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Are we ready for new form of terror?

By Michael V. Hayden, Special to CNN
  • Former CIA director Michael Hayden says al Qaeda threat has changed
  • He says U.S. actions have prevented it from mounting large scale dramatic attacks
  • Hayden says smaller-scale attacks are difficult to defend against
  • He says question for a free society is how much security it will accept

Editor's note: Gen. Michael V. Hayden was appointed by President George W. Bush as CIA director in 2006 and served until February 2009. He also was director of the National Security Agency and held senior staff positions at the Pentagon and is now a principal with The Chertoff Group, a security consulting firm.

(CNN) -- Members of the Obama administration, such as Michael Leiter, director of the National Counter Terrorism Center, have been using every public opportunity in recent weeks to tell the nation that the threat from al Qaeda has changed.

Not that Leiter needs me to validate his conclusions, but he's right. Now huddled in the tribal regions of Pakistan, the organization that attacked us on 9/11, al Qaeda main, has been roughly handled.

Because of the actions of two successive administrations, much of this enemy's senior leadership had been captured or killed -- recently, more the latter than the former. What remains of that leadership spends a lot of its waking moments worried about ensuring its own survival rather than threatening ours.

Steps taken to enhance American intelligence and to increase cooperation within the American intelligence community and between American and foreign intelligence services are also paying dividends.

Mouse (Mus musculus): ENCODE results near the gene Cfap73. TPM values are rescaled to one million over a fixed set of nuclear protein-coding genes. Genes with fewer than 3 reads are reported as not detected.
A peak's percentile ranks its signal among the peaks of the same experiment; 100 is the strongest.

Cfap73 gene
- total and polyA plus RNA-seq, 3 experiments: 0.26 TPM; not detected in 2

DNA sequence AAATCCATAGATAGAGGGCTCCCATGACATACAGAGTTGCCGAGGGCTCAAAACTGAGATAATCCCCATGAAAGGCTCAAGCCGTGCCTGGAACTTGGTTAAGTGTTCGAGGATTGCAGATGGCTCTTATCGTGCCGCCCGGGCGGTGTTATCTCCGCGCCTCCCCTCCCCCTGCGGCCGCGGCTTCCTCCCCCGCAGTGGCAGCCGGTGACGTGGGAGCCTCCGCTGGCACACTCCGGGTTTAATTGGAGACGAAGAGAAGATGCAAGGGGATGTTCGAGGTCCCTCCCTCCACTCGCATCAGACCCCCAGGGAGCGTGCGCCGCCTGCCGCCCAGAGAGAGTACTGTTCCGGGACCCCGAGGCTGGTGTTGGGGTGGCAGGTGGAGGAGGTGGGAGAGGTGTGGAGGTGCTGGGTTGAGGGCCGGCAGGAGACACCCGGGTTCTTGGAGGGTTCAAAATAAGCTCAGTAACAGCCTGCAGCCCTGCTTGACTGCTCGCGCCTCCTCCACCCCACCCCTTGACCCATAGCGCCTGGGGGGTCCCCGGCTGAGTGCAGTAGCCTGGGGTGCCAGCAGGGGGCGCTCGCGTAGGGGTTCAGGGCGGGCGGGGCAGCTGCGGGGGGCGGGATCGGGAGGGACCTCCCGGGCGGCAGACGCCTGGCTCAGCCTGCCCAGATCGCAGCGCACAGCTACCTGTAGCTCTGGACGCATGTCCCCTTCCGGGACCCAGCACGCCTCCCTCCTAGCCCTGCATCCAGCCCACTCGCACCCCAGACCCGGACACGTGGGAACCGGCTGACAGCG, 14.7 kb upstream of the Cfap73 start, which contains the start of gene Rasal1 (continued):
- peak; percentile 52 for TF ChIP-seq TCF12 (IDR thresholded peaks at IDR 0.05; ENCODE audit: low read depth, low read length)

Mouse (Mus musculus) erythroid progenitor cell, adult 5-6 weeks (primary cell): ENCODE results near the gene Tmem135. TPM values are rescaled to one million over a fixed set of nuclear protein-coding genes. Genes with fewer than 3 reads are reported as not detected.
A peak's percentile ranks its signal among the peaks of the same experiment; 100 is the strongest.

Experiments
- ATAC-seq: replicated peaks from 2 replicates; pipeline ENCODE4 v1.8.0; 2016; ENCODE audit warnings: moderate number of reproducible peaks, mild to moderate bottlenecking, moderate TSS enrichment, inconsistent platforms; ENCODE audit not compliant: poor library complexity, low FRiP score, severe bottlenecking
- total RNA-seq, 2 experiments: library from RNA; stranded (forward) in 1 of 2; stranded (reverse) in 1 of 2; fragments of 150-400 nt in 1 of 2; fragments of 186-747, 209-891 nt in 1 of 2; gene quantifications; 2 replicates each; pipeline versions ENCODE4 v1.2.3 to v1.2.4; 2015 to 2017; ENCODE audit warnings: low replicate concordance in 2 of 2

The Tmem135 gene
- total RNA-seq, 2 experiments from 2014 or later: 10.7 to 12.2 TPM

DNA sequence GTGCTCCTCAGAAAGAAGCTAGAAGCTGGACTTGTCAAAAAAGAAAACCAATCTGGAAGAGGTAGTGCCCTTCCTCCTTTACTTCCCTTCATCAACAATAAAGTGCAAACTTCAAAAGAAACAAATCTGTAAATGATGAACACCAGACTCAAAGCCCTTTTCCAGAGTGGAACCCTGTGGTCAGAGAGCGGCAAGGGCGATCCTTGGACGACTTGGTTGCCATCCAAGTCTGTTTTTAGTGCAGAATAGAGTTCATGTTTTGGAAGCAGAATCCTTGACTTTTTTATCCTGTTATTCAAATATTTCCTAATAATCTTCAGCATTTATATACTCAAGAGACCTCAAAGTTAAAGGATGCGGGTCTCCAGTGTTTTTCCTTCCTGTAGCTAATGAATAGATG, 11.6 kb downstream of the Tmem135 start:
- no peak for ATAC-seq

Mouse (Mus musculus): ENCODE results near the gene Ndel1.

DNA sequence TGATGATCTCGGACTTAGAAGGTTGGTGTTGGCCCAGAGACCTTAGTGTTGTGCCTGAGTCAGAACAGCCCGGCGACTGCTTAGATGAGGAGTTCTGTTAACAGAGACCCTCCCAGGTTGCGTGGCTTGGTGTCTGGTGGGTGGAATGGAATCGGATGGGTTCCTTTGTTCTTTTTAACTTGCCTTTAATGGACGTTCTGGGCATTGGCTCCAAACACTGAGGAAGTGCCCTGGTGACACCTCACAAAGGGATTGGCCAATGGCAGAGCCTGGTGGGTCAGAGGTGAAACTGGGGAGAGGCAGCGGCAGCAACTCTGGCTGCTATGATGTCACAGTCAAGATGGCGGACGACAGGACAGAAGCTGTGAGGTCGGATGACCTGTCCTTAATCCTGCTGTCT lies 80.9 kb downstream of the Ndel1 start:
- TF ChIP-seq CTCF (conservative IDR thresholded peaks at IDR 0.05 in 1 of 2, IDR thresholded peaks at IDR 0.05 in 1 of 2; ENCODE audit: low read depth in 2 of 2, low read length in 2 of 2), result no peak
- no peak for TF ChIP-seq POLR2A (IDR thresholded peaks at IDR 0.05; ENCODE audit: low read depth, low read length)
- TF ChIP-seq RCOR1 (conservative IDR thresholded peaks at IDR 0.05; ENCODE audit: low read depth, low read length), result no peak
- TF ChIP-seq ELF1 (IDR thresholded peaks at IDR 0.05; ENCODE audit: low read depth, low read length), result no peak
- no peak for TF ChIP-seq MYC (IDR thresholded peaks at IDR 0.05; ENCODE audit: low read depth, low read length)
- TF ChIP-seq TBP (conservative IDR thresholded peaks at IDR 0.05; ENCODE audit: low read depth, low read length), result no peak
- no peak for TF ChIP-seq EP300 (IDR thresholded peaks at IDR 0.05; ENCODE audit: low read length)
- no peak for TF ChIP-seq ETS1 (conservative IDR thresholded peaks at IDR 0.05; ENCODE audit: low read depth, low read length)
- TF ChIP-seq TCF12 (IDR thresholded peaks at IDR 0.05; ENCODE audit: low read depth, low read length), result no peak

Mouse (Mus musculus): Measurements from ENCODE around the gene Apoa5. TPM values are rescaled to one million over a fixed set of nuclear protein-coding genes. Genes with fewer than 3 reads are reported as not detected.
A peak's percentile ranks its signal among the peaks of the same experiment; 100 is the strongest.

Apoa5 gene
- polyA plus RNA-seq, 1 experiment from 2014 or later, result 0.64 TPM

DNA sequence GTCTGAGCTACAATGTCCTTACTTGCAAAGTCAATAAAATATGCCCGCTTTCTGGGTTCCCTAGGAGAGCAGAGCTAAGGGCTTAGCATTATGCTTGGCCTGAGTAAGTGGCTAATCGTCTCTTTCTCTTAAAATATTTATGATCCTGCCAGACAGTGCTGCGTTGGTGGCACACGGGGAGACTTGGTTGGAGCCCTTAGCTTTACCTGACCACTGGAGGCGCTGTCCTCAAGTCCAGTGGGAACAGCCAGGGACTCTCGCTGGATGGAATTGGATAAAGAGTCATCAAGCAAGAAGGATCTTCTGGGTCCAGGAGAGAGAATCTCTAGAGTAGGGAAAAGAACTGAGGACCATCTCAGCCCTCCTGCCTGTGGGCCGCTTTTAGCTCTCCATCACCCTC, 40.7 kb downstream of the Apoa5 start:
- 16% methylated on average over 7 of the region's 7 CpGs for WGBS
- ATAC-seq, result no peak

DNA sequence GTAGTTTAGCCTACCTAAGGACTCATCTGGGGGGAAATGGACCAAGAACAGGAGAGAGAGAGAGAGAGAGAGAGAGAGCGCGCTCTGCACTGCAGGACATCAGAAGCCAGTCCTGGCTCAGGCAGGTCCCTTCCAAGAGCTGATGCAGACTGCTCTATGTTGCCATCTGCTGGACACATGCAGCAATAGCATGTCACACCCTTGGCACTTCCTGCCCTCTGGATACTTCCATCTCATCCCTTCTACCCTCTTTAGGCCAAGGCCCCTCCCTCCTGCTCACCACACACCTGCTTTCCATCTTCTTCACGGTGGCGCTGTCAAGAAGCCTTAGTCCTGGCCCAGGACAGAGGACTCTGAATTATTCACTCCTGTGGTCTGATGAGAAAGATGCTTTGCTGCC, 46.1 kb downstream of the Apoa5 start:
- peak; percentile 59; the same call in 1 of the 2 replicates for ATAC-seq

The classic al Qaeda attack, inflicting mass casualties by hitting iconic targets, is now very difficult for them to mount. Such attacks take time to prepare and have multiple threads: logistics, recruiting, training, operations, finance. We have become much better at detecting these threads and rolling up these plots. The 2006 airliner plot in the United Kingdom, for example, might well have succeeded if it had been mounted against our intelligence services as they existed in 2001, but not in 2006, or now.

But we are far short of arranging a victory celebration. Al Qaeda's capacity to mount its traditional brand of spectacular attacks has been reduced, not eliminated. And this is a learning, adaptive and determined enemy.

The new flavor of al Qaeda's threat is lower threshold, less centrally managed and more local. The 2009 Christmas Day attack on an airliner as it approached Detroit, Michigan, was the first attack on our homeland that did not have a thread that took it back to al Qaeda main in Pakistan. It was mounted by an al Qaeda franchise in Yemen and conducted with little training or vetting of the attacker since the enemy knew they risked the operation's compromise with any deeper contact with him.

Other recent threats -- Times Square and the New York City subway -- have been similarly lower threshold and these were engineered by long-term residents of the United States.

This shift is what we in the intelligence community feared as we, like other Americans, watched cable news coverage of the carnage in Mumbai nearly two years ago. Beyond lamenting the immediate tragedy, we anticipated that al Qaeda would go to school on the attacks and see that a small number of terrorists with simple weapons and cell phones could achieve the kind of macro political and economic impact that they had always pursued.